Sherley A. Williams’ highly acclaimed historical novel details two women’s fierce strength of will and an unlikely bond despite racial barriers in the pre-civil war south
“Having this treasure of a book available again for new and more readers is not only necessary, it is imperative.”—Toni Morrison
In 1829, in Kentucky, a pregnant black woman helped lead an uprising of a group of slaves headed to the market for sale. She was sentenced to death, but her hanging was delayed until after the birth of her baby. In North Carolina in 1830, a white woman living on an isolated farm was reported to have given sanctuary to runaway slaves. In Dessa Rose, Sherley A. Williams asks the question: “What if these two women met?”
From there the story unfolds: two strong women, one black, one white, form a forbidden and ambivalent alliance; a bold scheme is hatched to win freedom; trust is slowly extended and cautiously accepted as the two women unite and discover greater strength together than alone. United by fate but divided by prejudice, these two women are locked in a thrilling battle for freedom, sisterhood, friendship, and love.
About the Author
Sherley Anne Williams (1944-1999) was a novelist, literary critic, an award-winning poet, and the author of short stories and several works for children. Williams's first collection of poetry, The Peacock Poems, was nominated for the Pulitzer Prize and the National Book Award. Her first work for children, Working Cotton, was a Caldecott Honor recipient. Williams was a longtime professor of literature at the University of California, San Diego.
Read an Excerpt
The Hughes Farm
Marengo County, Alabama
June 19, 1847
"Was I white, I might woulda fainted when Emmalina told me Masa done gone upside Kaine head, nelly bout kilt him iff'n he wa'n't dead already. Fainted and not come to myself till it was ova; least ways all of it that could git ova. I guess when you faints, you be out the world. That how Kaine say it be. Say that how Mist's act up at the House when Masa or jes any lil thang don't be goin to suit her. Faint, else cry and have em all, Aunt Lefonia, Childer, and the rest comin, runnin and fannin and car'in on, askin, what wrong? who done it? Kaine hear em from the garden and he say he be laughin fit to split his side and diggin, diggin and laughin to hear how one lil sickly white woman turn a House that big upside down."
The darky had sat on the floor of the root cellar, barely visible in its shadow. Occasionally her head moved toward the block of light from the open door or her chains rattled in the darkness. There had been nothing in the darky's halting speech and hesitant manner to suggest the slave revolt leader she was convicted of being. Held spellbound by that very discrepancy, Adam Nehemiah had leaned forward from his perch on the cellar steps the better to hear the quiet rasp of her voice. He hadn't caught every word; often he had puzzled overlong at some unfamiliar idiom or phrase, now and then losing the tale in the welter of names the darky called. Or he had sat fascinated, forgetting to write. Yet the scene was vivid in his mind as he deciphered the darky's account from his hastily scratched notes and he reconstructed it in his journal as though he remembered it word forword.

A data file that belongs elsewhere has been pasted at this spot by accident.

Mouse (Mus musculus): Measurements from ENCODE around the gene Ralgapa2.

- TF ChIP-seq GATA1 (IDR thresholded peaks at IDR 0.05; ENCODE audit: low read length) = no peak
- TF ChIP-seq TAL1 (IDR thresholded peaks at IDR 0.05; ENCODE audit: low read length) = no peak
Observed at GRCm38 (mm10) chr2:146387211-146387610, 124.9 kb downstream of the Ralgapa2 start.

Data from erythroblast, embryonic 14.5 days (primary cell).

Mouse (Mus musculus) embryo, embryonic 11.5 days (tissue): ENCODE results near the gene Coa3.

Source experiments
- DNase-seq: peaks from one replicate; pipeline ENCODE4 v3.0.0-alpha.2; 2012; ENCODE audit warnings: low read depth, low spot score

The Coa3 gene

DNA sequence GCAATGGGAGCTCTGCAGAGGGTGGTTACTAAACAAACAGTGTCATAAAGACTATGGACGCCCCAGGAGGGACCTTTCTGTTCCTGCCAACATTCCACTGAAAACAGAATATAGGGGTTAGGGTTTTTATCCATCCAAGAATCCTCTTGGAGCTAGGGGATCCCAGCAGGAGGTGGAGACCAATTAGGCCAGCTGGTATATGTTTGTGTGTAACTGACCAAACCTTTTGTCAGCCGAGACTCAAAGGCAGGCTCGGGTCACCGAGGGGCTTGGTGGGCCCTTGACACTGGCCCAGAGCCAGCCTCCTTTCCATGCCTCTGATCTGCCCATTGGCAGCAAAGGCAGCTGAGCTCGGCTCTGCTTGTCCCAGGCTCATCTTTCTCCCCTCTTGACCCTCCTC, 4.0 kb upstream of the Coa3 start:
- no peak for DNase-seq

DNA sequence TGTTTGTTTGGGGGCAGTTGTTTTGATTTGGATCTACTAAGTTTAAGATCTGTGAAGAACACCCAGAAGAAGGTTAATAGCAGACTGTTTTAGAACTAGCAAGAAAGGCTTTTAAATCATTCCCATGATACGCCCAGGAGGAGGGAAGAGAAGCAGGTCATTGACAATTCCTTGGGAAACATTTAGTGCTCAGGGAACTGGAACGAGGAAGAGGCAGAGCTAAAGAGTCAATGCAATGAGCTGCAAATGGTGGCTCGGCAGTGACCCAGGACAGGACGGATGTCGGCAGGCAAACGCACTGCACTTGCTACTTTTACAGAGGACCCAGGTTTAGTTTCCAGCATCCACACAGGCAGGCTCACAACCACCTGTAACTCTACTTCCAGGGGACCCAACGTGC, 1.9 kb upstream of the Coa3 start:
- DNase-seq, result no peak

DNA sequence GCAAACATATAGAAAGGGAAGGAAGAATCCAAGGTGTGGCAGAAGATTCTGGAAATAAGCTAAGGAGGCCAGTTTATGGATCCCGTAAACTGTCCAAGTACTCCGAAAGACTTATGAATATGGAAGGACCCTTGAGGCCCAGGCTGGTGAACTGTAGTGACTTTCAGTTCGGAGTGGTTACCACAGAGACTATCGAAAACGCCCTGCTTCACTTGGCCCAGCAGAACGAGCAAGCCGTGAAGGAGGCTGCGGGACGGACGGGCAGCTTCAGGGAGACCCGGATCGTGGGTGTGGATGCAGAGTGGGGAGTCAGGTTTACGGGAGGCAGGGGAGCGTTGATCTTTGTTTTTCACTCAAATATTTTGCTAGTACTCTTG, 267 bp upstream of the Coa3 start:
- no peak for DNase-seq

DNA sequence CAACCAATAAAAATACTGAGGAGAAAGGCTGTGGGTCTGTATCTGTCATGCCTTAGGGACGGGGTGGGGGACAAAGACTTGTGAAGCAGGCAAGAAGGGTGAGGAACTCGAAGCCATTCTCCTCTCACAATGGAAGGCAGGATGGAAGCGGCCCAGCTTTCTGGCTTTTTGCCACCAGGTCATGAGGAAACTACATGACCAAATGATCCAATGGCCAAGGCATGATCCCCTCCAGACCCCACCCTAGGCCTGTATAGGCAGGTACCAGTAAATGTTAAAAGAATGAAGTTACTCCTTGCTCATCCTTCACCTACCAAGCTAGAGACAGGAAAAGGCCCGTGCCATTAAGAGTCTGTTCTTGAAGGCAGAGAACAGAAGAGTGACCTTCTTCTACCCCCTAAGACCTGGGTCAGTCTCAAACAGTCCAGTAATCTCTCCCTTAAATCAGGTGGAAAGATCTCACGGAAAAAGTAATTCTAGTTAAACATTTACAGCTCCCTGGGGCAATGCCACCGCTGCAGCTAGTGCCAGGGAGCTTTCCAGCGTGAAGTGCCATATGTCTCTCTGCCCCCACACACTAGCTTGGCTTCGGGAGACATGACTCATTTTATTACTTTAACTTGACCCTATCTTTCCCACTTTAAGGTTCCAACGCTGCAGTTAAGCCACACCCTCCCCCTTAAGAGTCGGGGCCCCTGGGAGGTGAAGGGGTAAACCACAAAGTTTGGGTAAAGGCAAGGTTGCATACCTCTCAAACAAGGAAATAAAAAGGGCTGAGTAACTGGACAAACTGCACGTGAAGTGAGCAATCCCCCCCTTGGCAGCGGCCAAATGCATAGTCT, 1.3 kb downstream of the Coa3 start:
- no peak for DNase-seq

"...I work the field and neva goes round the House, neitha House niggas, cept only Aunt Lefonia. Kaine, when me and him git close and see us want be closer, he try to git me up to the House, ask Aunt Lefonia if she see what she can do, talk to Mist's maybe. But Aunt Lefonia say I too light for Mist's and not light enough for Masa. Mist's ascared Masa gon be likin the high-colored gals same as he did fo they was married so she don't 'low nothin but dark uns up to the House, else ones too old for Masa to be beddin. So I stays in the field like I been.
"Kaine don't like it when Aunt Lefonia tell him that and he even ask Mist's please could I change, but Mist's see me and say no. Kaine mad but he finally jes laugh, say what can a nigga do? He been round the House, most a House nigga hisself -- though a House nigga never say a nigga what tend flowas any betta'n one what tend corn. But Kaine laugh when Childer try to come the big nigga over him, tell him, say, 'Childer, jes cause you open do's for the white folks don't make you white.' And Childer puff all up cause he not like it, you don't be treatin him some big -- and he was raised up with Ol Masa, too? 'Humph.' So he say to Kaine, say stedda Kaine talkin back at ones betta'n him, Kaine betta be seem at findin him a mo likely gal'n me. . ."
"He chosed me. Masa ain't had nothin to do wid it. It Kaine what pick me out and ask me for his woman. Masa say you lay wid this'n or that'n and that be the one you lay wid. He tell Carrie Mae she lay wid that studdin nigga and that who she got to be wid. And we all be knowin that it ain't for nothin but to breed and time the chi'ren be up in age, they be sold off to anotha 'tation, maybe deep south. And she jes a lil bitty thang then and how she gon be holdin a big nigga like that, carrying that big nigga chile? And all what mammy say, what Aunt Lefonia and Mamma Hattie say, don't make Masa no ne' mind. 'Tarver known fo makin big babies on Iil gals,' Masa say and laugh. Laugh so hard, he don't be hearin Mamma Hattie say how Tarver studdin days be ova fo he eva touch Carrie. Masa, he don't neva know it; but Tarver, he know it. But he don't tell cause the roots stop his mouth from talkin to Masa same as they stop his seed from touchin Carrie Mae."